Thursday, April 29, 2010

The Embarrassment Test

When you release software, there's usually some quality bar that must be met. This is often expressed in terms of clean runs of automated tests, number and type of tests performed and passed, existence of supporting documentation, etc.

There's one more test: the embarrassment test. It's a simple test:

Will I be embarrassed if this build ships?

The embarrassment test gets to the heart of what you care about in a given release, showing the quality bar that matters to you.

For example, I'm working on a product that has simplicity of API as one of its core principles. So my embarrassment test includes looking at the API. Anything that seems sloppy, inconsistent, or kludgy is embarrassing. That's not something that would appear in a traditional release checklist, but it's something for which we will hold a release.

What's in your embarrassment test?

3 comments:

  1. How embarrassed? :-)

    There are some people that argue that this will tend to do too much polish, see for example
    Reid Hoffman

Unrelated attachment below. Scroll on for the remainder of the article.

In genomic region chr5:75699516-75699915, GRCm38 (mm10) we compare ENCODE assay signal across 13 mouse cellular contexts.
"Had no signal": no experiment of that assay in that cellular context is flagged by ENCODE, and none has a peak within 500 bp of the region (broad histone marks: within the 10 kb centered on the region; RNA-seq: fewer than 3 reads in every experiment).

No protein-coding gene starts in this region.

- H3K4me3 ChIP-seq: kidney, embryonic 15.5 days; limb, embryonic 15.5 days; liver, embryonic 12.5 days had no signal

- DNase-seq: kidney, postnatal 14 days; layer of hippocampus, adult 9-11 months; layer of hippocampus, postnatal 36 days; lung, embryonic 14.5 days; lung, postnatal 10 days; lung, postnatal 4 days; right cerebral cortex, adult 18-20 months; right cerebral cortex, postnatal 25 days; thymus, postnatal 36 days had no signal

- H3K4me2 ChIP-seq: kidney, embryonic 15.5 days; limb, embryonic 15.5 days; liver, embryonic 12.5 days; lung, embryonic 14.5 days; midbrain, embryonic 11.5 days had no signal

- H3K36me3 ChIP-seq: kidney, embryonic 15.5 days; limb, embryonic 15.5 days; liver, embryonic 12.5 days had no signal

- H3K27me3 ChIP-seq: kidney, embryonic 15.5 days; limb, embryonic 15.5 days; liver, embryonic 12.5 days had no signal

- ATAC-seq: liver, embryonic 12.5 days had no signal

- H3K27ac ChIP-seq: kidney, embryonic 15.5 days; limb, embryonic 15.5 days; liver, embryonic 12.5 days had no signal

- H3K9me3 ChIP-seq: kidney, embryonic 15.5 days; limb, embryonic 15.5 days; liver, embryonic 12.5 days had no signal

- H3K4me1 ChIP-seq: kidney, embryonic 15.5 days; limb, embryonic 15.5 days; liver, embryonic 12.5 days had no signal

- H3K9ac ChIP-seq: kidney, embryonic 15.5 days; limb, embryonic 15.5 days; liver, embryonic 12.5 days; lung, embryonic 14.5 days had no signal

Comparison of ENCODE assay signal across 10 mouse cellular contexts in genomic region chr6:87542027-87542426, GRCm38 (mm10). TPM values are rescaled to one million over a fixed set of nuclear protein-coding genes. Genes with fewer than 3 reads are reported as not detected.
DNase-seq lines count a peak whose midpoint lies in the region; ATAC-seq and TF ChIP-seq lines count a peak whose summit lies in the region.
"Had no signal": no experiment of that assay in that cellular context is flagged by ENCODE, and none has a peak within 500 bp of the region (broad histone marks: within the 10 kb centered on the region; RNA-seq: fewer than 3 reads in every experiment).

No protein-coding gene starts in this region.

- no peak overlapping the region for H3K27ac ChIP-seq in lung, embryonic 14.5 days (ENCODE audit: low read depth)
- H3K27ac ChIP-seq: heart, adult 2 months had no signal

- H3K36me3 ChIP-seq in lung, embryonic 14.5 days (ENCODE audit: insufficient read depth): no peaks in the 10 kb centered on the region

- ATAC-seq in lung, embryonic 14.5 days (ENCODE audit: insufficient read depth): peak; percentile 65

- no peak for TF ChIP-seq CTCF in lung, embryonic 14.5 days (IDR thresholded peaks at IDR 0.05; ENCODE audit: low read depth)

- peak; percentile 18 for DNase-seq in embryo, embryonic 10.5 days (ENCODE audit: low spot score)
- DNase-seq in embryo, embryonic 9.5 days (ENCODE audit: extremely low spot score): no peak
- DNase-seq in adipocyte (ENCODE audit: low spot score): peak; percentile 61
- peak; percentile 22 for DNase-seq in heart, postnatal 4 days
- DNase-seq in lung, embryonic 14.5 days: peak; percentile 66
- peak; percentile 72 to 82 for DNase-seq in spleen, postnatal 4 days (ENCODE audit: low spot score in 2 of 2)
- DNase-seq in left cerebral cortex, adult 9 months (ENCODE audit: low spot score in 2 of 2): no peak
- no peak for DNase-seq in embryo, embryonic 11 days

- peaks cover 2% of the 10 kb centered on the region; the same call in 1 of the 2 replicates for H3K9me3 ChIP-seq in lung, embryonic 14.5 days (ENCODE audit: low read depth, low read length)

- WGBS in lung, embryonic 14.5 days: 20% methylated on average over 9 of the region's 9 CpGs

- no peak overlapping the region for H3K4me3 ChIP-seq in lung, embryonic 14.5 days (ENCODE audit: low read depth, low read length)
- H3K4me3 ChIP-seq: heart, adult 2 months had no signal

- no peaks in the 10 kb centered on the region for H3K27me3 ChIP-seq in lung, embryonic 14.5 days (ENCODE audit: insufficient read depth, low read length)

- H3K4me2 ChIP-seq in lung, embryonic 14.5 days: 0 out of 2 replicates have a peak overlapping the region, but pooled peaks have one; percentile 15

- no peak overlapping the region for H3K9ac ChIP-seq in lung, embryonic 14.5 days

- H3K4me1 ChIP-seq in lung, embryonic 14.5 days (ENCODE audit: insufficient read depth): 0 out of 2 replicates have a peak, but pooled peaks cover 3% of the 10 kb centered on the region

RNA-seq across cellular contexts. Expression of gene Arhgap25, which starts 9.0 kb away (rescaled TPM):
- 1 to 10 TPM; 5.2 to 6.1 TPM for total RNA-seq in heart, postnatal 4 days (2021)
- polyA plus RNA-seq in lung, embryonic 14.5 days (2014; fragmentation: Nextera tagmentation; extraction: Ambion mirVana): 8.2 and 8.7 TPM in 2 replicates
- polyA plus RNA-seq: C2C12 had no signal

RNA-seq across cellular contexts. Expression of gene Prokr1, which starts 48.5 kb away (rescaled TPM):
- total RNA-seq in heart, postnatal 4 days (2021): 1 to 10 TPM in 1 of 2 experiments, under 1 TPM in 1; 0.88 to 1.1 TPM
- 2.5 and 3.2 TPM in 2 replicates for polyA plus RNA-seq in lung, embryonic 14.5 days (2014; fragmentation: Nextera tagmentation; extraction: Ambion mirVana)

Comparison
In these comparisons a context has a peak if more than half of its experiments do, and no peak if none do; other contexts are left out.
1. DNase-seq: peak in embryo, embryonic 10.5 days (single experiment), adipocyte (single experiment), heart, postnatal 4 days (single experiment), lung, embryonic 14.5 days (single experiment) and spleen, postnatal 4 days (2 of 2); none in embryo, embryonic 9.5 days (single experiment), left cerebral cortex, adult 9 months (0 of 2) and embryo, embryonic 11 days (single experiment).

http://www.cambrianhouse.com/blog/startups-entrepreneurship/why-being-embarrassed-is-critical-to-the-success-of-your-startup/

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  2. It's true there is potential for too-easy embarrassment. The way I think of it is that there's probably something embarrassing that you don't know about. So you shouldn't ship if you're embarrassed by things you DO know about, because that's just piling on the stuff you haven't thought of.

    Also, embarrassed is different from "could be cleaner" or "could be better".

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  3. The most worthy embarrassment test for me is "Would I like to be a user of this piece of software?" If I can truly answers this question with no, then it better shouldn't ship.

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